Phones of 2 ministers, 3 Opp leaders among many others targeted for surveillance: report

In what could spark a rocky start to the monsoon session of Parliament starting on Monday, a global collaborative investigative project has revealed that Israeli firm NSO Group spyware Pegasus is targeting more than 300 cell phone numbers in India including that of two sitting ministers of the Narendra Modi government, three opposition leaders, a constitutional authority, several journalists and businessmen.

The Wire, a digital news platform, which is part of the collaboration, reported on Sunday that the leaked global database of 50,000 phone numbers was first consulted by the French association Forbidden Stories and Amnesty International, then shared with 16 media partners: Guardian, Washington Post, Le Monde, Suddeutsche Zeitung and 11 other Arab and European organizations.

India’s list of 300 “verified” numbers includes those used by “ministers, opposition leaders, journalists, the legal community, businessmen, government officials, scientists, rights activists and others. others, “he said. The Guardian, however, said the presence of a phone number in the database did not confirm whether the corresponding device was infected with Pegasus or was the subject of a hack attempt.

“… The consortium believes the data is indicative of potential targets that NSO’s government clients have identified prior to possible surveillance attempts,” he reported.

The NSO Group describes its clients as 60 intelligence, military and law enforcement agencies in 40 countries, although it will not confirm the identity of any of them, citing client confidentiality obligations, the Washington Post said. In response to a previous lawsuit filed by WhatsApp in California, NSO Group said Pegasus is being used by sovereign governments in foreign countries.

In response to this development, the government said, “The allegations of government surveillance on specific individuals have no concrete basis or truth associated with it. In the past, similar claims have been made regarding the Indian state’s use of Pegasus on WhatsApp. These reports also lacked any factual basis and were flatly denied by all parties, including WhatsApp in the Indian Supreme Court. This report therefore also appears to be a similar fishing expedition, based on guesswork and exaggeration to slander Indian democracy and its institutions. “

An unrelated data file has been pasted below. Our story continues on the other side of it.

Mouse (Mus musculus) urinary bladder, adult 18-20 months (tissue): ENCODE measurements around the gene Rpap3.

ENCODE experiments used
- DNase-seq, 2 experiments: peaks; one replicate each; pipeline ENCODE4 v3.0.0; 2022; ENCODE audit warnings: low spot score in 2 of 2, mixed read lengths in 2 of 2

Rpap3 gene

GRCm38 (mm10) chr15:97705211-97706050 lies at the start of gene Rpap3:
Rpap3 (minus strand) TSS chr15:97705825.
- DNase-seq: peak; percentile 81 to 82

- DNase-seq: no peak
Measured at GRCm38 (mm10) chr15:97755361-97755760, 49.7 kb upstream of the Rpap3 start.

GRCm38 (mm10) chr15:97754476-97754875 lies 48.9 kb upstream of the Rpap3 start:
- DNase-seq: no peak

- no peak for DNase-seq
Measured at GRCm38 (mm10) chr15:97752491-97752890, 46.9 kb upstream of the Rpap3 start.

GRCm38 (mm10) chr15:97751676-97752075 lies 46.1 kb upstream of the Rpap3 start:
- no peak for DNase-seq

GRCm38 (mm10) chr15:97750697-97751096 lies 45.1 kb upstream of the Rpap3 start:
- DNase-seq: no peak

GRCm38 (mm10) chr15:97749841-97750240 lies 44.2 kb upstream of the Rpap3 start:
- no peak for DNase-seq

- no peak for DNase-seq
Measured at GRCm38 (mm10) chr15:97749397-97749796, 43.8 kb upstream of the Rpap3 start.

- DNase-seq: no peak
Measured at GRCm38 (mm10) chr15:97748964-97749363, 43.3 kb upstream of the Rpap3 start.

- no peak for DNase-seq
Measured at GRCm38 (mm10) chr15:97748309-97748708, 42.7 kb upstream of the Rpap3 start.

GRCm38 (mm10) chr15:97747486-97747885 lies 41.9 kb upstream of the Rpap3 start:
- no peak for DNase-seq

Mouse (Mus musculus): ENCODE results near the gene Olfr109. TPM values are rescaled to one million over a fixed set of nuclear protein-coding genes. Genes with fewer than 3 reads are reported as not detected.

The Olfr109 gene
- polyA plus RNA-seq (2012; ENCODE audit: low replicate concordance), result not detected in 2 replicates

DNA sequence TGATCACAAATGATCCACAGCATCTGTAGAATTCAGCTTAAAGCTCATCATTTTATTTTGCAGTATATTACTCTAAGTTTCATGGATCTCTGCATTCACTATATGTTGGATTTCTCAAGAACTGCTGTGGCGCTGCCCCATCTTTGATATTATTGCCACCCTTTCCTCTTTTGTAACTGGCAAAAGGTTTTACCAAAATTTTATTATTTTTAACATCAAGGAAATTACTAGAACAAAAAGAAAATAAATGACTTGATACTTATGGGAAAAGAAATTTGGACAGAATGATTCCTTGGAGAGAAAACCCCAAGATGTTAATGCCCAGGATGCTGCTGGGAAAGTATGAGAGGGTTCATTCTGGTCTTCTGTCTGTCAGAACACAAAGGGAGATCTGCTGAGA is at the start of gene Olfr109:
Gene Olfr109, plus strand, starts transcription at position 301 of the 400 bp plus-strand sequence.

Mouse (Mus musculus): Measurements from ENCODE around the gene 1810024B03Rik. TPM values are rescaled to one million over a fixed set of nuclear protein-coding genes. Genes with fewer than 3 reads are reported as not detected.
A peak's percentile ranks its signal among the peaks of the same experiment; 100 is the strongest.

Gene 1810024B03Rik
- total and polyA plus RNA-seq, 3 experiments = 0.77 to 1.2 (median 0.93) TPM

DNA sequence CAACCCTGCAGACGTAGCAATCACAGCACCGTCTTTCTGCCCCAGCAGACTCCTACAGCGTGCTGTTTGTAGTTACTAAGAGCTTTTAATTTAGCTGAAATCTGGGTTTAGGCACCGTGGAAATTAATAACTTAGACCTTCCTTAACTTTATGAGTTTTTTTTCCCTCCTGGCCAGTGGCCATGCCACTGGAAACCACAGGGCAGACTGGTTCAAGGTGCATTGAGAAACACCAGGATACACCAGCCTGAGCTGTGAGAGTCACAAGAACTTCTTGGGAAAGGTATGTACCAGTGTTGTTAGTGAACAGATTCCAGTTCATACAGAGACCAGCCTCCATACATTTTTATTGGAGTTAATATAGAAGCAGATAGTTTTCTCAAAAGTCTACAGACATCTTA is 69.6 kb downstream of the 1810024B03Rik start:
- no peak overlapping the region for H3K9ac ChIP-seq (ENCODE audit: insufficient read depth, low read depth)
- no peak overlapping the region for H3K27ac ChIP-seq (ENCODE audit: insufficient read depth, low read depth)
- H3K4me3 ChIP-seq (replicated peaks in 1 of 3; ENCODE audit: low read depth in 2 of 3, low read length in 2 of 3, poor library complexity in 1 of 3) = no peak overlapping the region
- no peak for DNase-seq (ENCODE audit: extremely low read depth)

Indian express had in 2019 reported that WhatsApp owned by Facebook had confirmed use of Pegasus to target journalists and human rights activists in India. WhatsApp made the disclosure in a lawsuit it filed in a US court in San Francisco.

In this, he alleged that the NSO group had targeted around 1,400 WhatsApp users with Pegasus. Among those then targeted in India were several human rights activists and lawyers working in tribal areas, an accused in the Elgar Parishad case, a lawyer in the Bhima Koregaon case, a Dalit activist, journalists covering defense and strategy and a professor from the University of Delhi.

However, WhatsApp was one of the attack vectors used to infiltrate the mobile phones of selected targets using Pegasus. Other known vectors include SMS and the iPhone’s iMessage service in addition to unknown vulnerabilities that a Pegasus user could exploit to install spyware.

Once the spyware is installed, Pegasus can potentially harvest most of the data on the device, including text messages, emails, WhatsApp chats, call logs, GPS data, contact lists, and forward to the attacker. It can also activate features like camera, microphone, call recording, etc. to provide monitoring capabilities to the client.

According to the NSO Group, as reported by The Wire, the leaked database is “not a list of numbers targeted by governments using Pegasus” and that it had “good reason to believe” that the leaked data ” can be part of a larger list of numbers that could have been used by customers of the NSO group for other purposes ”.

Additionally, the NSO Group disputed that Pegasus was used to target 50,000 people, suggesting that the targeting scale on all government clients was around 5,000 per year.

In its previous statements, although the government has not clearly admitted or denied the NSO Group’s purchase or use of Pegasus for surveillance, the Israeli company, in its response to the WhatsApp trial in California, noted : “… There is no doubt that the alleged use of Pegasus to message 1,400 foreign WhatsApp users in April and May 2019 was carried out by sovereign governments of foreign countries”.

“NSO is a highly regulated company that provides government agencies with an essential tool for monitoring terrorists and criminals, analogous to companies that supply the US military with planes, weapons and cyber-espionage tools,” he said. -he adds.

In a written response to Parliament in November 2019, then Minister of State for the Interior, G Kishan Reddy, said: “Section 69 of the Information Technology Act 2000 empowers the central government or state government to intercept, monitor or decrypt or cause to intercept or monitor or decrypt, any information generated, transmitted, received or stored in any computing resource in the interest of the sovereignty or integrity of the ‘India, state security, friendly relations with foreign states or public order or to prevent incitement to the commission of any offense recognized above or to investigate any offense’.

He added that the central government authorized 10 agencies to intercept communications. These are the Intelligence Bureau, the Narcotics Control Bureau, the Directorate of Enforcement, the Central Council of Direct Taxes, the Directorate of Tax Intelligence, the Central Bureau of Investigations, the National Agency for Investigations, Cabinet Secretariat (RAW), Signals Intelligence Directorate (for Jammu and Kashmir, North East and Assam service areas only) and Police Commissioner, Delhi.

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